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# Karlo Corporation: What is Karlo's expected dividend next year? What should be Karlo's cost of capital?

Karlo Corporation is considering an initial public offering. Other firms in the same mature industry as Karlo (each of whom has traded publicly for at least five years) include the following. Each of these firms (including Karlo) has negligible levels of debt. Also listed is the Standard & Poors 500, an index of large US stocks. Since Karlo is not yet publicly traded, no historical price data is available for it; thus, it is not listed below.

Firm Beta Volatility
Groucho .60 40%
Chico .55 35%
Harpo .80 45%
Zeppo .75 45%
Gummo .80 35%
S&P index 1.00 20%

Short-term interest rates are 4.0%, Inflation is expected to be 3.0%. Karlo is estimated to earn \$1.00 per share next year. Karlo plans to reinvest only 10% (thus, paying out 90%) of its earnings; its growth in earnings [and therefore in dividends] is expected only to keep pace with inflation.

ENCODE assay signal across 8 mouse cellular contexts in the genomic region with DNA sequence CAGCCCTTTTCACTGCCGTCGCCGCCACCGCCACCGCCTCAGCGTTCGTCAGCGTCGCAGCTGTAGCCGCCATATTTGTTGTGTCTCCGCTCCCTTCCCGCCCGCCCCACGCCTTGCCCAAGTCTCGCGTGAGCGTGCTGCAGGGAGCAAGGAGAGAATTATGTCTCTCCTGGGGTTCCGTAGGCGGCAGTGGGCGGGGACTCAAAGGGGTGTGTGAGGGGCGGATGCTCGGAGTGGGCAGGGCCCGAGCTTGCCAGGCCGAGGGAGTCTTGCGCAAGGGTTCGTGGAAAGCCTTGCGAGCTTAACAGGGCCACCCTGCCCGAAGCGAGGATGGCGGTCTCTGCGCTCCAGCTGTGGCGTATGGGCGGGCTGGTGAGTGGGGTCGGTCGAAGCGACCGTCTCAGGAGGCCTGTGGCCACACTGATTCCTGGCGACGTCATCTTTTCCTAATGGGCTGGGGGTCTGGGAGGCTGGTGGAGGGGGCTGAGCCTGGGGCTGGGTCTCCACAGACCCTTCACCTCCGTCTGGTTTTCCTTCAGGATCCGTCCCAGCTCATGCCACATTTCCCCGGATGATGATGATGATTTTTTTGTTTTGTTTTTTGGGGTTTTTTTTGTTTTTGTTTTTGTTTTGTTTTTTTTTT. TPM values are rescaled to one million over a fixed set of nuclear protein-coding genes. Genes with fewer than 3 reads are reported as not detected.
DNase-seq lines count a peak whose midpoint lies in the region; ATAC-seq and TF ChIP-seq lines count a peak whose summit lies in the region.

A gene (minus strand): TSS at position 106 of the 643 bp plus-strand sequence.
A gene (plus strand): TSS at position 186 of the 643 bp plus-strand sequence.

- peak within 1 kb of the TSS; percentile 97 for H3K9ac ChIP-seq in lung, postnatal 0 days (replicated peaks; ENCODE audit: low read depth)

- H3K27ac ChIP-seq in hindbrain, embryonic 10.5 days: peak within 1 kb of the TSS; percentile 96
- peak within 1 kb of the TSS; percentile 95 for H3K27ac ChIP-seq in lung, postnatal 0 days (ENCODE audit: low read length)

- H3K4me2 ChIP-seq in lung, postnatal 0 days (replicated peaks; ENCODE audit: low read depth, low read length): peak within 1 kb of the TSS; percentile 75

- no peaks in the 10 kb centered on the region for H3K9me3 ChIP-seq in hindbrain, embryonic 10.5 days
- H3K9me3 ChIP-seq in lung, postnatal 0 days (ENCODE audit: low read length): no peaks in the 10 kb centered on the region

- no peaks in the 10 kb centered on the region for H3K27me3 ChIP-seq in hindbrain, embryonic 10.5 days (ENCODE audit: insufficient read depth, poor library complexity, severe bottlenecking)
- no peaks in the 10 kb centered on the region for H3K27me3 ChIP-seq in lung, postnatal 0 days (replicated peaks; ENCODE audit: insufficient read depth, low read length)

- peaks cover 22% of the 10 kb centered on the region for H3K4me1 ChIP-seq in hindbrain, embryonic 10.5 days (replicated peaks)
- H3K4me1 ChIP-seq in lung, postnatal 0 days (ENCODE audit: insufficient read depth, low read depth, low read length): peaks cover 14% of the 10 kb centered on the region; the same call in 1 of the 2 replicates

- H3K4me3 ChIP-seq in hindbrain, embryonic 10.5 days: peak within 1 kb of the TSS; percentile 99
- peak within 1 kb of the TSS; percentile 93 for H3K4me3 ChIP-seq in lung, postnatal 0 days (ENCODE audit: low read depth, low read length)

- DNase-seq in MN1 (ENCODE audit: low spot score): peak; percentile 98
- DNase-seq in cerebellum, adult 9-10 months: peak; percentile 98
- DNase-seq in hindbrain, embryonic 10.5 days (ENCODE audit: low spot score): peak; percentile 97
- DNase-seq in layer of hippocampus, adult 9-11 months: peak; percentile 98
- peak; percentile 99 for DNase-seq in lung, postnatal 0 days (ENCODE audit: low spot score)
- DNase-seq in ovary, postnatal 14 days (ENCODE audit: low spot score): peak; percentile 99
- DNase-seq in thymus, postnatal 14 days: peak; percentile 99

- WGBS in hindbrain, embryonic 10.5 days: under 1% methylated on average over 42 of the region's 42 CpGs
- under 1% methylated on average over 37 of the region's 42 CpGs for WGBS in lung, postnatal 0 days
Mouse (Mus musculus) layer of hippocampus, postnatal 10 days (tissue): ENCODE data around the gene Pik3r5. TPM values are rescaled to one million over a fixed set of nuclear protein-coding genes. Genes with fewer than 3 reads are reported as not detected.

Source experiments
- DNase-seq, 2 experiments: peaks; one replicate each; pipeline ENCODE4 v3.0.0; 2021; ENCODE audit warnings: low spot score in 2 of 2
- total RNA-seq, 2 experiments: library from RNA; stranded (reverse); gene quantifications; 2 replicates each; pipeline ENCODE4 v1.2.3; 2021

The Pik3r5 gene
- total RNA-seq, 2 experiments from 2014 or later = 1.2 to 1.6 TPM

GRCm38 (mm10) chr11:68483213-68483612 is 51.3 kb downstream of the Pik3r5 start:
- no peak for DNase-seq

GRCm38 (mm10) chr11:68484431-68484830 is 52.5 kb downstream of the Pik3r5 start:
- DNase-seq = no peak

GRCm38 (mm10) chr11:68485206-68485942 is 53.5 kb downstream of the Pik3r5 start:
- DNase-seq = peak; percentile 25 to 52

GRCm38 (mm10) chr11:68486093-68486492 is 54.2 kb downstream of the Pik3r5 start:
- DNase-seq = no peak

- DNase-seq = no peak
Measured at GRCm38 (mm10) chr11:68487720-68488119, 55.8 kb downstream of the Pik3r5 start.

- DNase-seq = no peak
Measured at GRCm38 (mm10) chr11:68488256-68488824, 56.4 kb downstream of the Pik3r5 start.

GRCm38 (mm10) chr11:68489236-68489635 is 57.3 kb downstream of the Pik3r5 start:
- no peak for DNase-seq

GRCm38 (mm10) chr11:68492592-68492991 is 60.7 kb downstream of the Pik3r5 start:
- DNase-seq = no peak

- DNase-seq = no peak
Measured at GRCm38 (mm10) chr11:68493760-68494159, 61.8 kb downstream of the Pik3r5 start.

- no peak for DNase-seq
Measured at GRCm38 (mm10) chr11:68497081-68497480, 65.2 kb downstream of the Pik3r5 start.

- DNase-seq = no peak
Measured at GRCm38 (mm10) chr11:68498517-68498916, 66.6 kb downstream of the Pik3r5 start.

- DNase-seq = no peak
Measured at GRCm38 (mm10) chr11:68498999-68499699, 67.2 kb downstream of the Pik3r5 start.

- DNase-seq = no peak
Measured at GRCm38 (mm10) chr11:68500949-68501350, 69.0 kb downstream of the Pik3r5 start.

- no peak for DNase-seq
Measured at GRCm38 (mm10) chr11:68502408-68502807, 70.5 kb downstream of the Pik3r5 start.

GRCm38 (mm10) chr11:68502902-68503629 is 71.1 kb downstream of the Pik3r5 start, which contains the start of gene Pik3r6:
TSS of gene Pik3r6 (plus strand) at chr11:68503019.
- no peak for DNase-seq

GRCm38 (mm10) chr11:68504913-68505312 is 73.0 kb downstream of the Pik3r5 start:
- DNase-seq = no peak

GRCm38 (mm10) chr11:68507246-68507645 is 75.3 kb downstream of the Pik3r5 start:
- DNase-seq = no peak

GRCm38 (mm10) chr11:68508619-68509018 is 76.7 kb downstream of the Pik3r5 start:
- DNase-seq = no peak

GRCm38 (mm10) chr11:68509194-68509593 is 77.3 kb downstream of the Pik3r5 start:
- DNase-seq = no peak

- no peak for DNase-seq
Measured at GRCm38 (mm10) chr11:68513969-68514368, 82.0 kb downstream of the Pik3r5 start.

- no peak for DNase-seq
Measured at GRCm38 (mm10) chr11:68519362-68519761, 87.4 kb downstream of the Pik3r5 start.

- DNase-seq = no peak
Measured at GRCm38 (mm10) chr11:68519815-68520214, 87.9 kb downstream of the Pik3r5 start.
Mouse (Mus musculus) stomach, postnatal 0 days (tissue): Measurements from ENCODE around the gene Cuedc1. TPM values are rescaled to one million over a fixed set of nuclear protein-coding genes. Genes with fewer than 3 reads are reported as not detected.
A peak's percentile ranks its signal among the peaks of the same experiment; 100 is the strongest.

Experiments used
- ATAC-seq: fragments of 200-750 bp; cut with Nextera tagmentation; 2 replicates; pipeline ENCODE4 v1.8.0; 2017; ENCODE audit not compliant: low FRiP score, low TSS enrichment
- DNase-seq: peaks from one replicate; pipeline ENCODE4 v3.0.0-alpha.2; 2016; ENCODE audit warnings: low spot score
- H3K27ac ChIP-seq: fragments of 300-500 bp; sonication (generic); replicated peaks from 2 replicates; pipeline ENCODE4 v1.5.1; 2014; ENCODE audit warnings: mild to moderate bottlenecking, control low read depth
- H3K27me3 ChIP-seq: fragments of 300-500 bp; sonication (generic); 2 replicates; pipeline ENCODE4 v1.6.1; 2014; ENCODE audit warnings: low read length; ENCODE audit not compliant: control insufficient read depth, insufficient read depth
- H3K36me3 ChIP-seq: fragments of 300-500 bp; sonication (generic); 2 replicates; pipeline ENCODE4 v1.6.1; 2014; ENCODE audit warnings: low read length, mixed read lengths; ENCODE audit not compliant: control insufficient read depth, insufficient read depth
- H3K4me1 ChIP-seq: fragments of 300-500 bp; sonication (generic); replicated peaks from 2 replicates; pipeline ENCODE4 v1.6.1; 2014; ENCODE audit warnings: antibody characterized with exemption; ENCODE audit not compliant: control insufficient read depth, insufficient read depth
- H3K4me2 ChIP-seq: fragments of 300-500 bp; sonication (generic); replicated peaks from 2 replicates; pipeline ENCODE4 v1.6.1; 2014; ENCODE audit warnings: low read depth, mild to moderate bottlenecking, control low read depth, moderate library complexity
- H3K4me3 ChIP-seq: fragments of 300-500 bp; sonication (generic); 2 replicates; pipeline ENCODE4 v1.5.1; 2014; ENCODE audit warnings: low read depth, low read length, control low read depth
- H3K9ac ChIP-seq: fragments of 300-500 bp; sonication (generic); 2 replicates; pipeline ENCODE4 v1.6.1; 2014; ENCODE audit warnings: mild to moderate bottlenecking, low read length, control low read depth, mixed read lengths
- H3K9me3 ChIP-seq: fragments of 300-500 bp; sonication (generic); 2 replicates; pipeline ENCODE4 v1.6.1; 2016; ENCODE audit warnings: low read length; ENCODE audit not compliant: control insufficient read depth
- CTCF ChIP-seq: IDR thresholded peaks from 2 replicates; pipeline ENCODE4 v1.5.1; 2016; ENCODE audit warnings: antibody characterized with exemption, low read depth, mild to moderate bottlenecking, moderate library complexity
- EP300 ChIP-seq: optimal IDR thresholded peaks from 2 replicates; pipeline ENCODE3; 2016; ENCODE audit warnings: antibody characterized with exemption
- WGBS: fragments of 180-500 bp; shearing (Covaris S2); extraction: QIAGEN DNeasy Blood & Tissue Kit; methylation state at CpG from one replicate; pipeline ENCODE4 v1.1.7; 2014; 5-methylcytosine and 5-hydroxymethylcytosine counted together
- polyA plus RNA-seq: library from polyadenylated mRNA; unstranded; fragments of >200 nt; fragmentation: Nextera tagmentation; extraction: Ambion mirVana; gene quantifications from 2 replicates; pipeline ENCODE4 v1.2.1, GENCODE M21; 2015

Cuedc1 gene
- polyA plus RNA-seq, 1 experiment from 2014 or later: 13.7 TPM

A. What is Karlo's expected dividend next year?
B. What should be Karlo's cost of capital?
C. What should be Karlo's stock price?

D. Karlo is considering using 25% debt in its capital structure. If it decided to do so, what would this do to the risk of its equity, as measured by stock beta (increase, decrease, leave unchanged)?

#### Solution Preview

A. What is Karlo's expected dividend next year?

Karlo's EPS next year = 1.00
Retained earning = 10% * 1 = 0.10
Dividend payout next year is D1 = EPS - Retained earning = 1- 0.10 = \$0.90

B. What should be Karlo's cost of capital?

The cost of capital is the required return necessary to make a capital budgeting project worthwhile. It include the cost of debt and the cost of equity.
The cost of capital determines how a company can raise money (through a stock issue, borrowing, or a mix of the two). This is the rate of return that a firm would receive if they invested their money someplace else with similar risk.
In this case, the cost of capital is the interest rate in the short-term market. ...

#### Solution Summary

You will find the answer to this puzzling question inside...

\$2.19